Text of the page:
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Lloyd's Maritime and Commercial Law Quarterly


Jimmy Ng

MARITIME SECURITY IN THE SOUTH CHINA SEA: Regional Implications and International Cooperation. Edited by Shicun Wu, National Institute for South China Seas Studies, Hainan, and Keyuan Zou, University of Central Lancashire. Ashgate, Farnham (2009) xi and 261 pp, plus 10 pp Index. Hardback £55.
The South China Sea is a critical sea route for the maritime transport of East Asian countries including China, Japan and Korea. It attracts more national attention due to its abundant living and non-living marine resources. The Spratly Islands are claimed by five countries and six parties (Brunei, China, Malaysia, the Philippines, Chinese Taipei and Vietnam) in whole or in part and (apart from Brunei) they display their physical presence on their respectively occupied islets. The South China Sea is classified as a semi-enclosed sea in the United Nations Convention on the Law of the Sea 1982, Part IX, since which unilateral actions of the claimants attempting to consolidate their territorial and maritime claims have never ceased. However, the book places more emphasis on non-traditional security issues such as piracy and maritime terrorism.
The Malacca Straits and the Singapore Straits are major sea lanes in Southeast Asia where about 60,000 vessels pass through annually. Sea piracy has been linked to the threat of maritime terrorist attacks but they have different root causes. National measures have been taken by Indonesia, Malaysia and Singapore, while bilateral measures are in place among Indonesia, Singapore, Malaysia, Thailand, the Philippines, China, India, Japan, the USA and ASEAN. Ho emphasises that the littoral states have the primary role in addressing maritime security issues and observation of the rule of international law in implementation of any new initiatives.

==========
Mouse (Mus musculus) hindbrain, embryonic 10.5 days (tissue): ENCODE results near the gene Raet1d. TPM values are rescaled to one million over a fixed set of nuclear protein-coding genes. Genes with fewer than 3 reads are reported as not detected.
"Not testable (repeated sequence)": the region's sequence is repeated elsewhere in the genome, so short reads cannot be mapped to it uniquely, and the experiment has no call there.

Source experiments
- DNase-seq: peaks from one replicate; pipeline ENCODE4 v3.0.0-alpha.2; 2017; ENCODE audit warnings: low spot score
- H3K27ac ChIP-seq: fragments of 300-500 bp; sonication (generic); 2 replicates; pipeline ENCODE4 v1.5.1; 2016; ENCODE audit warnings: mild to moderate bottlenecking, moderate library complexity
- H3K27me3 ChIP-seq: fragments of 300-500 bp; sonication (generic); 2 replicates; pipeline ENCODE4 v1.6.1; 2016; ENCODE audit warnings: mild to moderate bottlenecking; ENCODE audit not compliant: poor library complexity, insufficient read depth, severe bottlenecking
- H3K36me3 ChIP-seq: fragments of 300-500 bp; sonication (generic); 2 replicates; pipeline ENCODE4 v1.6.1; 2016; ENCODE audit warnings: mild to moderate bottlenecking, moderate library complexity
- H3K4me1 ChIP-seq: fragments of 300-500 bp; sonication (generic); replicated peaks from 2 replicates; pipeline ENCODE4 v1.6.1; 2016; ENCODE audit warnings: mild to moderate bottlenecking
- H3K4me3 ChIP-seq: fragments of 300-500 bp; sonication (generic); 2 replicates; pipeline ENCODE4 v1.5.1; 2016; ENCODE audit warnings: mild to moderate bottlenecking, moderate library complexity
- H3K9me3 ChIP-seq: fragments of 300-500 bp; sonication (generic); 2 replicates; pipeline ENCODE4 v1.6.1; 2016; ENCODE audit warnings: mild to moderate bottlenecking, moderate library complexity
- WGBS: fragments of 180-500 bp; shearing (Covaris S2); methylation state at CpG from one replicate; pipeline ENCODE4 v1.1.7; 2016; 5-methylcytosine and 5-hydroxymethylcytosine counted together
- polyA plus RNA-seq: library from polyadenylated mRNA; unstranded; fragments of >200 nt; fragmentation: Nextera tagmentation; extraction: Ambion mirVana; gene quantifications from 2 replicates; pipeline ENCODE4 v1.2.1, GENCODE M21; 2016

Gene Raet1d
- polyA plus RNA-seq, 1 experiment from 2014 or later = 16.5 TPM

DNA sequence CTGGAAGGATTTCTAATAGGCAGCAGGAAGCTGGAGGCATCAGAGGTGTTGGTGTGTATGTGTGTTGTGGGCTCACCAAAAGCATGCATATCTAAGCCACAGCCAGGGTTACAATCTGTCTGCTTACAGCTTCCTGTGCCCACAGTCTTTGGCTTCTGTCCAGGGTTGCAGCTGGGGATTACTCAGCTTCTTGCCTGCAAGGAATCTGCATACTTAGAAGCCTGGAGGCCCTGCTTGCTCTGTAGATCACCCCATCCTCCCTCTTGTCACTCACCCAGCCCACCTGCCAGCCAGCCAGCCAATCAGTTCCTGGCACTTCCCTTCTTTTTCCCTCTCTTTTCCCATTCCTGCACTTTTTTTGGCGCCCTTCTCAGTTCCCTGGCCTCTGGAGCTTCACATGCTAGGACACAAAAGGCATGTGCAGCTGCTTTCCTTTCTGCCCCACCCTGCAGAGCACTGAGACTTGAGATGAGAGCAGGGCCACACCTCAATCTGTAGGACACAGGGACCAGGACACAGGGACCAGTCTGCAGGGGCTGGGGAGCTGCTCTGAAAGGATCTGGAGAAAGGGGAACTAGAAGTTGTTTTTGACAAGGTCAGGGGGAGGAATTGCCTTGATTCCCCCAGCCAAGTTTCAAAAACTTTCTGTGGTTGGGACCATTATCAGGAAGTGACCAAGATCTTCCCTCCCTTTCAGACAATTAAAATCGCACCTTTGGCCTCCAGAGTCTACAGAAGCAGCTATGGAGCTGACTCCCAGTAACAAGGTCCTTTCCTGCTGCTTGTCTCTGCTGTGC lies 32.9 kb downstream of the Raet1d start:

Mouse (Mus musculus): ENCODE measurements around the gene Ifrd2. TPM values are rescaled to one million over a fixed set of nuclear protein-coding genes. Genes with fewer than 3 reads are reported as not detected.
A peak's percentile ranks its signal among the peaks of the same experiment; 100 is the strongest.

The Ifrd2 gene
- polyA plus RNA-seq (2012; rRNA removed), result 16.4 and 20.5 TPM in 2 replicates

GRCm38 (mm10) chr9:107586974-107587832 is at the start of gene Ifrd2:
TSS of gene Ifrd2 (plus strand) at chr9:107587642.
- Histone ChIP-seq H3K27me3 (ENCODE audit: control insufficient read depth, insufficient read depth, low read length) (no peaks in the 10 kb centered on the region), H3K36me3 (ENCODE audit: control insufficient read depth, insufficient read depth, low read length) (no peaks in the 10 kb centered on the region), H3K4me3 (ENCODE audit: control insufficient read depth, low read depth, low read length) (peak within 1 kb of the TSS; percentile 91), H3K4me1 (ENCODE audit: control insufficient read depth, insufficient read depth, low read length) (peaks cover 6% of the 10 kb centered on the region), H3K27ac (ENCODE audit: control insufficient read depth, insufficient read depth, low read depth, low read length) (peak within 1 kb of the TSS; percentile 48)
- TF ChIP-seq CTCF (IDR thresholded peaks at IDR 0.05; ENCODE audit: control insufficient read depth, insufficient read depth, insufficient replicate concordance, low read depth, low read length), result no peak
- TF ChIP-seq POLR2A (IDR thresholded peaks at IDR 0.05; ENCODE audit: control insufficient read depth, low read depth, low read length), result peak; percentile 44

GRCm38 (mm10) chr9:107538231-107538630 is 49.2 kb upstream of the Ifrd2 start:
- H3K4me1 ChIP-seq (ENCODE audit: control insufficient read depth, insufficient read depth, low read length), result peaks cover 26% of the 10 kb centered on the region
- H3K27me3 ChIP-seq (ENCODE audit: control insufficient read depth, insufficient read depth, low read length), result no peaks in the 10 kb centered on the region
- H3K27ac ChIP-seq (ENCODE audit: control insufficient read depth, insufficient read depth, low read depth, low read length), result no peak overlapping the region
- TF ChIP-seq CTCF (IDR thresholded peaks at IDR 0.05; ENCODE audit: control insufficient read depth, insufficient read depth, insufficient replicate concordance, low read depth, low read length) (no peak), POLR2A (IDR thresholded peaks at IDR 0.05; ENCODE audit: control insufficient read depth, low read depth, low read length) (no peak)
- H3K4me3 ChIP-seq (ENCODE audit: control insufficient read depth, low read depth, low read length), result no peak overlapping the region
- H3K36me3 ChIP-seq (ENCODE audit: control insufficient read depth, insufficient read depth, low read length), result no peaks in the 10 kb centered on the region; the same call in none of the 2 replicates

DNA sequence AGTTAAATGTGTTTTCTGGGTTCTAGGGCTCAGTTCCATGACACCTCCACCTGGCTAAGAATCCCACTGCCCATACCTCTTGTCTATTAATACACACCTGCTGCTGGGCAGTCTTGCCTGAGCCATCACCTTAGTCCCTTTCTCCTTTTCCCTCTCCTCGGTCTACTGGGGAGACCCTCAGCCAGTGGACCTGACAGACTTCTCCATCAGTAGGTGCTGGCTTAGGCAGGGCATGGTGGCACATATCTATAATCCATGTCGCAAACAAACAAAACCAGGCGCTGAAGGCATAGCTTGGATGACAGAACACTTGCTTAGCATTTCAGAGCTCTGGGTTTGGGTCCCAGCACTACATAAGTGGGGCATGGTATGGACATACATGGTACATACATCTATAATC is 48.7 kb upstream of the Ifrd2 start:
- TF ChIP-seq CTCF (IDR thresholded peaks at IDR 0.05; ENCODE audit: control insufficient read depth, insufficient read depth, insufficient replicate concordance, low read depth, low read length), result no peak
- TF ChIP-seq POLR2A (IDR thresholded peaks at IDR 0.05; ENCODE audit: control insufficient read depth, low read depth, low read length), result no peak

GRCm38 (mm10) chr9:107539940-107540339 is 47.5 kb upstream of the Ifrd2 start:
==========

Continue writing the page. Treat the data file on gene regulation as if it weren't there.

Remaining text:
Despite the works of the Council for Security Cooperation in the Asia Pacific since 1992, resolution of the sovereignty claims and agreement on maritime boundaries seem quite unlikely in the foreseeable future in the South China Sea. Bateman argues that there is no effective regime in the area for providing key elements of good order at sea, ie: the safety and security of shipping; the preservation, protection, and conservation of the marine environment; agreed arrangements for the exploration and exploitation of marine resources; and the prevention of illegal activity at sea. Concerned countries have to make a much greater effort to promote the notion of functional cooperation which may replace the idea of “fences in the sea” as border fences on land.
Erickson comments that there is a wide variety of bilateral and multilateral maritime security cooperation initiatives in the region of the South China Sea. The initiatives recognise both the gravity of extant threats and the interests of those responsible nations involved and help to provide a set of frameworks for collective security. The importance and indispensability of marine environment protection has been recognised by the international community, including the countries in the South China Sea. It is necessary to have an appropriate legal framework in combating marine pollution in the region. Zhang suggests the establishment of a legal framework for the region following the Mediterranean convention-protocol approach with the assistance of the United Nations Environment Programme. China should consider playing the role as an internal propellant because China has interests in a favourable marine environment in the South China Sea.
Jimmy Ng,
Assistant Professor, Department of Logistics and Maritime Studies,
Hong Kong Polytechnic University.

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